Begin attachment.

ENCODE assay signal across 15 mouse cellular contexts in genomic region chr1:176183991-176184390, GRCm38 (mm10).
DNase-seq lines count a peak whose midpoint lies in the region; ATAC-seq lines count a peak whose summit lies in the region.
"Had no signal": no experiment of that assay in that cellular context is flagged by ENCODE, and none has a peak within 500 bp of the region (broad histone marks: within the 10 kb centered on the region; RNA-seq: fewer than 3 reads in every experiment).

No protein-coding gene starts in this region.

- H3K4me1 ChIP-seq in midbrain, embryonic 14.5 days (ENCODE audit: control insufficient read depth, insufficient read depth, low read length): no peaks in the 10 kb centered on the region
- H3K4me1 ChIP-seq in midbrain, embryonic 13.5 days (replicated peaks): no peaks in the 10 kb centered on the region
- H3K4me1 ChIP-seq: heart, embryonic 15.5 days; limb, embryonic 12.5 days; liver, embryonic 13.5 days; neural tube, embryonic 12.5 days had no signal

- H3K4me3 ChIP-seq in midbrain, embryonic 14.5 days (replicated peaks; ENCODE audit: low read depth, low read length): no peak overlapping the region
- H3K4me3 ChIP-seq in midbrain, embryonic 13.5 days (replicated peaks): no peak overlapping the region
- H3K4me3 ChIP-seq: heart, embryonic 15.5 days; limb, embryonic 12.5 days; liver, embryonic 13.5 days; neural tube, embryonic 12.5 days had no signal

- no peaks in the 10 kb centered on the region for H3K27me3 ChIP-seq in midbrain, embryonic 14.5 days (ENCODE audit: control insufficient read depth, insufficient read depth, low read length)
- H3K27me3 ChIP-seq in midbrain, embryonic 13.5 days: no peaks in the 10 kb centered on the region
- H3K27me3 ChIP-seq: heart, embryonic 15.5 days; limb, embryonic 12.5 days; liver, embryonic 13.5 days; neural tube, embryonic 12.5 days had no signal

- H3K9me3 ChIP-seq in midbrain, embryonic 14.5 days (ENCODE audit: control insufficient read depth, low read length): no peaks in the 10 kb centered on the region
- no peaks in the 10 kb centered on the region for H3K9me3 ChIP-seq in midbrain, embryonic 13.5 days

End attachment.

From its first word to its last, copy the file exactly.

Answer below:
ENCODE assay signal across 15 mouse cellular contexts in genomic region chr1:176183991-176184390, GRCm38 (mm10).
DNase-seq lines count a peak whose midpoint lies in the region; ATAC-seq lines count a peak whose summit lies in the region.
"Had no signal": no experiment of that assay in that cellular context is flagged by ENCODE, and none has a peak within 500 bp of the region (broad histone marks: within the 10 kb centered on the region; RNA-seq: fewer than 3 reads in every experiment).

No protein-coding gene starts in this region.

- H3K4me1 ChIP-seq in midbrain, embryonic 14.5 days (ENCODE audit: control insufficient read depth, insufficient read depth, low read length): no peaks in the 10 kb centered on the region
- H3K4me1 ChIP-seq in midbrain, embryonic 13.5 days (replicated peaks): no peaks in the 10 kb centered on the region
- H3K4me1 ChIP-seq: heart, embryonic 15.5 days; limb, embryonic 12.5 days; liver, embryonic 13.5 days; neural tube, embryonic 12.5 days had no signal

- H3K4me3 ChIP-seq in midbrain, embryonic 14.5 days (replicated peaks; ENCODE audit: low read depth, low read length): no peak overlapping the region
- H3K4me3 ChIP-seq in midbrain, embryonic 13.5 days (replicated peaks): no peak overlapping the region
- H3K4me3 ChIP-seq: heart, embryonic 15.5 days; limb, embryonic 12.5 days; liver, embryonic 13.5 days; neural tube, embryonic 12.5 days had no signal

- no peaks in the 10 kb centered on the region for H3K27me3 ChIP-seq in midbrain, embryonic 14.5 days (ENCODE audit: control insufficient read depth, insufficient read depth, low read length)
- H3K27me3 ChIP-seq in midbrain, embryonic 13.5 days: no peaks in the 10 kb centered on the region
- H3K27me3 ChIP-seq: heart, embryonic 15.5 days; limb, embryonic 12.5 days; liver, embryonic 13.5 days; neural tube, embryonic 12.5 days had no signal

- H3K9me3 ChIP-seq in midbrain, embryonic 14.5 days (ENCODE audit: control insufficient read depth, low read length): no peaks in the 10 kb centered on the region
- no peaks in the 10 kb centered on the region for H3K9me3 ChIP-seq in midbrain, embryonic 13.5 days